The Centers for Disease Control and Prevention (CDC) recommended this week that people vaccinated against COVID-19 resume wearing masks in public indoor spaces in areas of the United States where the virus is spreading. “Appropriate masking in addition to vaccination remain the best methods to help protect individuals from the Coronavirus,” says Gregory Poland, M.D., an infectious disease expert at Mayo Clinic.
Patients with a type of blood cancer called multiple myeloma had a widely variable response to COVID-19 vaccines—in some cases, no detectable response—pointing to the need for antibody testing and precautions for these patients after vaccination, according to a study published in Cancer Cell in June.
This week brings a milestone to pandemic-weary Californians: As of June 15, California public health guidelines that have been in place during the 15 months of the COVID-19 pandemic will be relaxed. Those who are fully vaccinated against COVID-19 will be able to go mask-free in most situations, but Cedars-Sinai infectious disease experts suggest masks, an important tool in preventing transmission of the virus, will be with us a while longer.
Public health measures designed to reduce the spread of the COVID-19 virus may have fostered a substantial side benefit: A 53 percent drop in hospital admissions for chronic obstructive pulmonary disease (COPD), likely due to a drop in circulating seasonal respiratory viruses such as influenza.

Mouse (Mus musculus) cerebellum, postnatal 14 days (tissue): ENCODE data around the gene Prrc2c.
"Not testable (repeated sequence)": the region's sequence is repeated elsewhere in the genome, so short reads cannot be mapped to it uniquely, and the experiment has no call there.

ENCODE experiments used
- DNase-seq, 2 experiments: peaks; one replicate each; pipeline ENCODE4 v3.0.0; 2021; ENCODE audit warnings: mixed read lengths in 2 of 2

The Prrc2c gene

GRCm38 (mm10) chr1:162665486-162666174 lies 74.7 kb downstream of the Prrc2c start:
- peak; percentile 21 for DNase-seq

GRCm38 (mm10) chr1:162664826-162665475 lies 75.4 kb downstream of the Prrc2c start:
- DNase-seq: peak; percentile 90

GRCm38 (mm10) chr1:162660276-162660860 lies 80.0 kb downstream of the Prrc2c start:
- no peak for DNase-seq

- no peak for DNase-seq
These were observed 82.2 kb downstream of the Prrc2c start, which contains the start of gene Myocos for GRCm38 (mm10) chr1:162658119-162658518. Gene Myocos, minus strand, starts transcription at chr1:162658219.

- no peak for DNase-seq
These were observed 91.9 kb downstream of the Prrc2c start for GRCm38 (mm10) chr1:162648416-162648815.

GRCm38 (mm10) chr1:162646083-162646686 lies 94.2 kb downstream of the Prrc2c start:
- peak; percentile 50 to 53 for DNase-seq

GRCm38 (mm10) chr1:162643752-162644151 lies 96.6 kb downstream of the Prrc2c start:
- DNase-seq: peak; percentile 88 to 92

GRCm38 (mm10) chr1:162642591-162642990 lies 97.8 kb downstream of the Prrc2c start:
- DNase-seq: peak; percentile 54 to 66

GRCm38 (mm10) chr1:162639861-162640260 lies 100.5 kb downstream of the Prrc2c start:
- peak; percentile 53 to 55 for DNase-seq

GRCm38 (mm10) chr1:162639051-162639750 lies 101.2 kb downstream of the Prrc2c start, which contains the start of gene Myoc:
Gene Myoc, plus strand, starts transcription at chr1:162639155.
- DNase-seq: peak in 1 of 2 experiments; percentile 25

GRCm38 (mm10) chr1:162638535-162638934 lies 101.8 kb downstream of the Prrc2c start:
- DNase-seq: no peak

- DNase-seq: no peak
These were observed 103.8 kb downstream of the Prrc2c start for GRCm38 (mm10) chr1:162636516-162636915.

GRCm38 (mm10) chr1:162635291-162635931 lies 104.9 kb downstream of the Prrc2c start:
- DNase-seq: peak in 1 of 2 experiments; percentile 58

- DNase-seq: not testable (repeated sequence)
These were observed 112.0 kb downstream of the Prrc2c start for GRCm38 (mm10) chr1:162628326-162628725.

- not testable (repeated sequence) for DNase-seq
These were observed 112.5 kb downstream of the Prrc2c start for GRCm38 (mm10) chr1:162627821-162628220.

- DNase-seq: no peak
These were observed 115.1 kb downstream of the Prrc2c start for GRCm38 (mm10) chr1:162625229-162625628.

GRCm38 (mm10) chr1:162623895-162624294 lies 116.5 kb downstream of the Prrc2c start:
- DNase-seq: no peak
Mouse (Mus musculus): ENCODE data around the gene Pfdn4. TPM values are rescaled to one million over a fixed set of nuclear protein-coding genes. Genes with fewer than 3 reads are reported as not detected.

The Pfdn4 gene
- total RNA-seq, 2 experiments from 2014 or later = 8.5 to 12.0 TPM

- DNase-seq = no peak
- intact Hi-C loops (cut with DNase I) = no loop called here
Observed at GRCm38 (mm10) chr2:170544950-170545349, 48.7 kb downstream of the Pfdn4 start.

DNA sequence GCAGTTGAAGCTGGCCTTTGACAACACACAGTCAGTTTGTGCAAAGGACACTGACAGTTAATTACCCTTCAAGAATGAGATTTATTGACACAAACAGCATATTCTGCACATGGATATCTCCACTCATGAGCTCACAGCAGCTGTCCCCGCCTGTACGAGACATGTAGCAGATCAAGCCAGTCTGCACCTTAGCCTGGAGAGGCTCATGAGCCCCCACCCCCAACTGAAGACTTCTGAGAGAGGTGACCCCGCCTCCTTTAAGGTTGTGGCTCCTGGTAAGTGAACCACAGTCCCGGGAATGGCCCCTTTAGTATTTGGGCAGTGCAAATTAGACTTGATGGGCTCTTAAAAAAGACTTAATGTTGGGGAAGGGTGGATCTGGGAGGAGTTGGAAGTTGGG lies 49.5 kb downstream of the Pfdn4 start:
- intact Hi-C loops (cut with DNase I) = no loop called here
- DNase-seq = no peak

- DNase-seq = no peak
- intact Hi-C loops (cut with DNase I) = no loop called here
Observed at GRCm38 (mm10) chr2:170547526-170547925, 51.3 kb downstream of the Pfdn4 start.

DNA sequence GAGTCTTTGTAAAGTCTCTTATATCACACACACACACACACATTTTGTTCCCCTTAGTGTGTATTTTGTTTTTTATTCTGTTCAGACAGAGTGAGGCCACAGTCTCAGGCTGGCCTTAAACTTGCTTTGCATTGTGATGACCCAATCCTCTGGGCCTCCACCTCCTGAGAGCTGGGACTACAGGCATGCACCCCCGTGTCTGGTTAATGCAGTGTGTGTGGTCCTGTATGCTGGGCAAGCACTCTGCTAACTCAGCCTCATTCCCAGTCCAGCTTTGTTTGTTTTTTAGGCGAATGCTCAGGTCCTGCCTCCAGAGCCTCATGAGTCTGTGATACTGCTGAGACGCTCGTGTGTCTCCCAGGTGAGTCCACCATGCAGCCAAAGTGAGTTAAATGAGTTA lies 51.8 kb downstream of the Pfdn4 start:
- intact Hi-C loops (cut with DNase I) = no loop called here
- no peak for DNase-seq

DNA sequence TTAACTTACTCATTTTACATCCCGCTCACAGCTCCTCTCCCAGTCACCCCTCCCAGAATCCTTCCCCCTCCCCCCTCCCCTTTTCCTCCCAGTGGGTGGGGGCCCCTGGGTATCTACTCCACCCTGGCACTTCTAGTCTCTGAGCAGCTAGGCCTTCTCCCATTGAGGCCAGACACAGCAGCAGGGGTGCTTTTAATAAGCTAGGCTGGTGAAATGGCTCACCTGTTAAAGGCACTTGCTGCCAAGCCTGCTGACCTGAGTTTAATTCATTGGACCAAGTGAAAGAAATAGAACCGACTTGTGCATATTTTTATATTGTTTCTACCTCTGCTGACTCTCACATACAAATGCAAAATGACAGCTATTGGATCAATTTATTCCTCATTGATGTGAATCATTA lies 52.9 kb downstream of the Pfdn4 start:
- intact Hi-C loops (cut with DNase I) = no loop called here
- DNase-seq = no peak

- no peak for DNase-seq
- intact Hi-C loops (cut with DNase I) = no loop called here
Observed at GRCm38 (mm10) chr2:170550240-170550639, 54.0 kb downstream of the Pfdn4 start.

What’s the science behind the new masking guidelines? Hackensack University Medical Center’s infectious disease specialist, Cristina Cicogna, M.D., can address any mask confusion. For more information or to book an interview, email [email protected] or call 551-795-1675.
Research out on the pre-publication website medRxiv shows how non-pharmaceutical interventions (NPIs) like mask wearing and physical distancing can help prevent spikes in COVID-19 cases as populations continue to get vaccinated.
Although discomfort, confusion and even political affiliation are often cited as reasons that make people less likely to wear a mask in public, the psychological traits that shape a person’s behavioral choices may also factor into the decision.
As communities settle into a new normal, it is clear that masks are the COVID-19 pandemic’s must-have accessory. Keck Medicine of USC experts share advice on how the public can properly wear masks in their daily routines – and cope…